Q. Are PsyD students eligible to become licensed psychologists following completion of the program.

A. Yes. All graduates of the PsyD program are licensed-eligible as psychologists. Becoming licensed after completing the PsyD involves a year of post-doctoral supervised practice as well as a passing score on the state licensing exam.

Q. What if I complete the PsyD program but want to live and work in another state?

A. Several of our previous graduates have successfully completed the PsyD program and later moved to another state with little or no problems. In addition to becoming certified as a school psychologist in New York, graduates of the PsyD program are also nationally certified by the National Association of School Psychologists (NASP). This does NOT mean students are nationally certified in any state; rather, it means they have met a national standard of quality. However, about 50% of U.S. states currently accept national certification for state certification. As such, students graduating from the PsyD program who desire to live and work in states other than New York have not had significant problems doing so.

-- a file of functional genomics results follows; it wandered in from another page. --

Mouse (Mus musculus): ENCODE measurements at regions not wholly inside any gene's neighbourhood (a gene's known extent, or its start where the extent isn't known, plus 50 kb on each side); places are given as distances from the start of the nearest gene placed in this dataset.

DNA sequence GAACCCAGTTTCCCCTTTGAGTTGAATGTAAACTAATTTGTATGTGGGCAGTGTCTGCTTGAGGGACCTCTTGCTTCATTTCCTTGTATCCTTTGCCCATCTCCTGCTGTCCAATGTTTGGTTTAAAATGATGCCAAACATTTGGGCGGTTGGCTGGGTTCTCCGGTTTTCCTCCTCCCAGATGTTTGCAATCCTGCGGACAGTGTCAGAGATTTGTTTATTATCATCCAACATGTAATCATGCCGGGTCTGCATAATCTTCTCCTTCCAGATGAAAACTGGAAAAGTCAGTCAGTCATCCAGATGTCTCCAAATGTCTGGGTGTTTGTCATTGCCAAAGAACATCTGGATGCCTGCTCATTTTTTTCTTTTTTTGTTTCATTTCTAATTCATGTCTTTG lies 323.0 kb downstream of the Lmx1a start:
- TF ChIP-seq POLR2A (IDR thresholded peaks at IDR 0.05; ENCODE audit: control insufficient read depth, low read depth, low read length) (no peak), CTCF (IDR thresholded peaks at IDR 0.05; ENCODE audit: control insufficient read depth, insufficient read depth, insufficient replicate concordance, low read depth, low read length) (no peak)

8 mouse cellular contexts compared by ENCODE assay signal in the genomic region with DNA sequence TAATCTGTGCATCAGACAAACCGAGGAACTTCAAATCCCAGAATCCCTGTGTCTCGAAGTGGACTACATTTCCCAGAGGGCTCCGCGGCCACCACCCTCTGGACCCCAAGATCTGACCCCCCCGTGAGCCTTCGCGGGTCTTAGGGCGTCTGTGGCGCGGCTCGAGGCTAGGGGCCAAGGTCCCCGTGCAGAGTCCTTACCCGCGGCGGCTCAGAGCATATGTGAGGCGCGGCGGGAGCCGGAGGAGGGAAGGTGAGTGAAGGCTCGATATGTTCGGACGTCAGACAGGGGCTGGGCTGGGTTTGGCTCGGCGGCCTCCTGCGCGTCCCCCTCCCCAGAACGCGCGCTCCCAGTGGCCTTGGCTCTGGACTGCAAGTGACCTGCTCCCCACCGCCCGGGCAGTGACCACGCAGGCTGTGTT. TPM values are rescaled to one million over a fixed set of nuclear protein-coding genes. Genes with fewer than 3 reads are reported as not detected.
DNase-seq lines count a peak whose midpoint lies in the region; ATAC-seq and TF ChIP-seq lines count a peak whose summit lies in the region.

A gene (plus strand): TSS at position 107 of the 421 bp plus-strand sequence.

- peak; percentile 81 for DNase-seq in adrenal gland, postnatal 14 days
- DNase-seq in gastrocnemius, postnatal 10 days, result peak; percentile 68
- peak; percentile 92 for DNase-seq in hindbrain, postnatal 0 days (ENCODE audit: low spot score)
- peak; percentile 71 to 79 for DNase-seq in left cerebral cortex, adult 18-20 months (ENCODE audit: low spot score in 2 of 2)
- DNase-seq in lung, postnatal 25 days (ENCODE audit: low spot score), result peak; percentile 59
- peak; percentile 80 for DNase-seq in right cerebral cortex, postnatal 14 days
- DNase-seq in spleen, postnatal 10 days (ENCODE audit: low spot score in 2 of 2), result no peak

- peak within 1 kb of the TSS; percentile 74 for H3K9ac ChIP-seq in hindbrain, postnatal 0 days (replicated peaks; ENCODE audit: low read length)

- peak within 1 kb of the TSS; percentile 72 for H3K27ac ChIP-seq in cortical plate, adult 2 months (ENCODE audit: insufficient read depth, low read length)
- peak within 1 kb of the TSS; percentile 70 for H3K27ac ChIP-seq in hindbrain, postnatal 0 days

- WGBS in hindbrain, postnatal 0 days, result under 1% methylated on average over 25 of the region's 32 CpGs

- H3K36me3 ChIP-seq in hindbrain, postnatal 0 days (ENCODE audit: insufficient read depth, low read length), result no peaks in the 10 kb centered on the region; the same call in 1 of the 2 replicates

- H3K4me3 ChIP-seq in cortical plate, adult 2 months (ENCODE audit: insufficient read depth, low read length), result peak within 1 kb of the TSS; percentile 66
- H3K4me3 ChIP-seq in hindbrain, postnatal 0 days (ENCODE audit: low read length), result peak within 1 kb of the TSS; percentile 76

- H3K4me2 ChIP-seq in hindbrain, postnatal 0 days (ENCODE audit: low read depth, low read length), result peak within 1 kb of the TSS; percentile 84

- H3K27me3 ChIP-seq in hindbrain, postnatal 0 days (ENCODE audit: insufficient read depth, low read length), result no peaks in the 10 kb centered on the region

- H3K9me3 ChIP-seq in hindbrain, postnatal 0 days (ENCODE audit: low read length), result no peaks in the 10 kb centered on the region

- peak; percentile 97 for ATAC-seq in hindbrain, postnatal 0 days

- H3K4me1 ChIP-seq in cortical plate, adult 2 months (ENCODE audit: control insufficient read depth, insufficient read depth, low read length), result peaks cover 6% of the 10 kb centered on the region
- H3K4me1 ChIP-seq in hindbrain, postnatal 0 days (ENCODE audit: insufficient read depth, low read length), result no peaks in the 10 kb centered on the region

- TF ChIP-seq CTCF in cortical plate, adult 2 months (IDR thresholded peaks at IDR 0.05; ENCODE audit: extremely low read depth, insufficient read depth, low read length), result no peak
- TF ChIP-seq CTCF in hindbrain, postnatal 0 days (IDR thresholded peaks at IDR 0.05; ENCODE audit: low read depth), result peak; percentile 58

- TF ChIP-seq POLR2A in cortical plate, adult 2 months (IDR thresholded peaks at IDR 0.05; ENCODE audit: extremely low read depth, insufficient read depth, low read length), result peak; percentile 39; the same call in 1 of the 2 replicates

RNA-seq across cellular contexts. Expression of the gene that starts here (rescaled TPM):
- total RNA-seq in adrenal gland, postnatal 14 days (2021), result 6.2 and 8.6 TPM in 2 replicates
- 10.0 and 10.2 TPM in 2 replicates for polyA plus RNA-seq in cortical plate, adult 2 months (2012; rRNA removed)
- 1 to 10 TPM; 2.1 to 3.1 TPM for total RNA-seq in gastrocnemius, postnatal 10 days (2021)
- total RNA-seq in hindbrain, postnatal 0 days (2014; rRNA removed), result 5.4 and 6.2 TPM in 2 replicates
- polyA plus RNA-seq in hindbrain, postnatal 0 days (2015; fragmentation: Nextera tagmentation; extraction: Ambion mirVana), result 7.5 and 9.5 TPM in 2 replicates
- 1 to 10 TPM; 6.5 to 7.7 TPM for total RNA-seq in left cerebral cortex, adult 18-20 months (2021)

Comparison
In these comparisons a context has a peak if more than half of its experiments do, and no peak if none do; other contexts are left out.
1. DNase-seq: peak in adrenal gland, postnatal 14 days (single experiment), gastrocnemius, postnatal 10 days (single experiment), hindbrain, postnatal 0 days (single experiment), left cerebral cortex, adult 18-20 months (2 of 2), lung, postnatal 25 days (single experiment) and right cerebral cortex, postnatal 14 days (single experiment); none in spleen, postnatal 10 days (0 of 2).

Q. What percentage of students who begin the PsyD program eventually graduate from it?

A. Nearly all students admitted to the PsyD program successfully graduate from it.

Q. What is the job placement rate of graduates of the PsyD program?

A. All graduates of the PsyD program who have desired employment have full-time or part-time (if that is their choice) positions.

Q. Where do graduates of the PsyD program find employment?

A. Most of our graduates are employed as school psychologists in public or private schools. Others work in private practice, as college or university faculty, or in clinic/agency settings. Most of our graduates combine one or more of these options (e.g., work full-time as a school psychologist and part-time in private practice or as a college or university adjunct).

Q. What should I do if I apply for admission but do not receive an offer to interview?

A. Although disappointing, many students apply for admission to our PsyD program but are not invited to interview. Because of the large number of applicants for limited enrollment slots, this is inevitable and unavoidable. If you apply for admission but do not receive an interview, it is because it was determined by the faculty that other applicants were more qualified to receive an interview opportunity. If you do not receive an offer to interview, you are welcome to re-apply to the program the following year.

Q. What should I do if I receive an interview but do not receive an offer of admission?

A. Some students receive an opportunity to interview but do not ultimately receive an offer of admission. When this occurs, it is because the faculty determined that the student in question was not as qualified as other applicants, or because of a determination that the applicant would not be a good match for the program.